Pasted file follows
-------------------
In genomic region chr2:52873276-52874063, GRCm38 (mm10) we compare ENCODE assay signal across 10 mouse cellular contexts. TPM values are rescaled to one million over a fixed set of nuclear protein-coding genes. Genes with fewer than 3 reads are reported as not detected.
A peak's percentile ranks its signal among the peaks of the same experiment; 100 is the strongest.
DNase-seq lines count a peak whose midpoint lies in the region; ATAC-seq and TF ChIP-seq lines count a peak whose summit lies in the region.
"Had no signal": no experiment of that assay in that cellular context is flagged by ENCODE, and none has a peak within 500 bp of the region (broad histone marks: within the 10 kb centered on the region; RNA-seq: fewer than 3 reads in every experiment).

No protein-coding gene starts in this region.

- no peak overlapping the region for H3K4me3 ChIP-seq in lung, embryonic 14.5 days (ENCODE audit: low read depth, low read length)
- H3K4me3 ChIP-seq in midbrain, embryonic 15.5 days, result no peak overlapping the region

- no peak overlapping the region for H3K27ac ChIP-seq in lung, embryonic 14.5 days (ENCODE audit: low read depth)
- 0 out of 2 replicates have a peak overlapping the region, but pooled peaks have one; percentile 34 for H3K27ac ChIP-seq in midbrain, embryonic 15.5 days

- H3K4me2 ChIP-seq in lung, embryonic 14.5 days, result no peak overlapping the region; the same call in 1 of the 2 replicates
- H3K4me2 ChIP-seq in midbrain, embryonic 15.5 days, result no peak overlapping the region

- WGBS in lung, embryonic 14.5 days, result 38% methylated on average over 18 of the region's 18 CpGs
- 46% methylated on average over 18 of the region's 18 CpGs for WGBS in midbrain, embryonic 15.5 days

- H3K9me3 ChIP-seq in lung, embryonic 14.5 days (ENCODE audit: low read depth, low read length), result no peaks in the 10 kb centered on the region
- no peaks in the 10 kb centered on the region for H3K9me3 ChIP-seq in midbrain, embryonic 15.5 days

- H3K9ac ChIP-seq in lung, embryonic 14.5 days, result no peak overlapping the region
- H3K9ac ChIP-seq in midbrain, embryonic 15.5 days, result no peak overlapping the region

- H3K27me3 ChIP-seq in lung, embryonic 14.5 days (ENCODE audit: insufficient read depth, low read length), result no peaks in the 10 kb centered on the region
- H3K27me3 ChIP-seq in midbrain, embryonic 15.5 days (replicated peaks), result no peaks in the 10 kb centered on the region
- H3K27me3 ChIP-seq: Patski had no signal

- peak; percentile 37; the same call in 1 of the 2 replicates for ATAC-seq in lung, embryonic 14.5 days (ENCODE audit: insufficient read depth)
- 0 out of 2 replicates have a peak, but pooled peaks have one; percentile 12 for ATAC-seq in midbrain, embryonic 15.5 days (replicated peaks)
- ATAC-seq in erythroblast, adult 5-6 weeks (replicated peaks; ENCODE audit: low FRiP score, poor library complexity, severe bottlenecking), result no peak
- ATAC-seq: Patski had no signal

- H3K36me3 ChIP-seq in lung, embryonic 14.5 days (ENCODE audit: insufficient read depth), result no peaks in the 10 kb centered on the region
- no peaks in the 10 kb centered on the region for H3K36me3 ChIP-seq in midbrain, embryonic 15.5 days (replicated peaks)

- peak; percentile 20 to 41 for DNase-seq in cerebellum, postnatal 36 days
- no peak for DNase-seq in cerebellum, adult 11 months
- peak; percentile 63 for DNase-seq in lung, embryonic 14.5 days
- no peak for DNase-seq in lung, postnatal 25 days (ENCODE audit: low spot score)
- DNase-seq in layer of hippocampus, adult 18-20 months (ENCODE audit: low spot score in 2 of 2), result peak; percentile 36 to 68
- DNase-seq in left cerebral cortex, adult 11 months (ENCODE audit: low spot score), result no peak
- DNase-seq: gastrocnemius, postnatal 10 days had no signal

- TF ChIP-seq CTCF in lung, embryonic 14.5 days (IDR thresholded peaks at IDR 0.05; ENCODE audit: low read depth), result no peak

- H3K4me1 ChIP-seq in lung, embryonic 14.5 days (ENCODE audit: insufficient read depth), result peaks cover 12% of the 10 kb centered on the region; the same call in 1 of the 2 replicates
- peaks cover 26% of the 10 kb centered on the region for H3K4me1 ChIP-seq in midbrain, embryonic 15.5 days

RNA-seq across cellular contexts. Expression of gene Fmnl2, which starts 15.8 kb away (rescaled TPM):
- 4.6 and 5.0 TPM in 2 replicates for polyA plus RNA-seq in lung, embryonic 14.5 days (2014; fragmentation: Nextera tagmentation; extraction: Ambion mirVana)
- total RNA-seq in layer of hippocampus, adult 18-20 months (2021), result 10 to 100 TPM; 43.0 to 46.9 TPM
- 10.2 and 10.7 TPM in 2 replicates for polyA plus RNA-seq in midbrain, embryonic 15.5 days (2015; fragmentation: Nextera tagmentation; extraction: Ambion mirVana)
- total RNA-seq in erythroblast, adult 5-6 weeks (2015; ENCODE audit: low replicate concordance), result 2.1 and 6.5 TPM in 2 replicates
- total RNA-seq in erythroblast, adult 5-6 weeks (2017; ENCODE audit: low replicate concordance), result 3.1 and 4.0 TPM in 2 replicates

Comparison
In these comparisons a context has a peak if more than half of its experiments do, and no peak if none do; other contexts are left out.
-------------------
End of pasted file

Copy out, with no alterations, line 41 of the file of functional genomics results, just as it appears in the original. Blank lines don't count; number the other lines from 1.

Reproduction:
- total RNA-seq in erythroblast, adult 5-6 weeks (2015; ENCODE audit: low replicate concordance), result 2.1 and 6.5 TPM in 2 replicates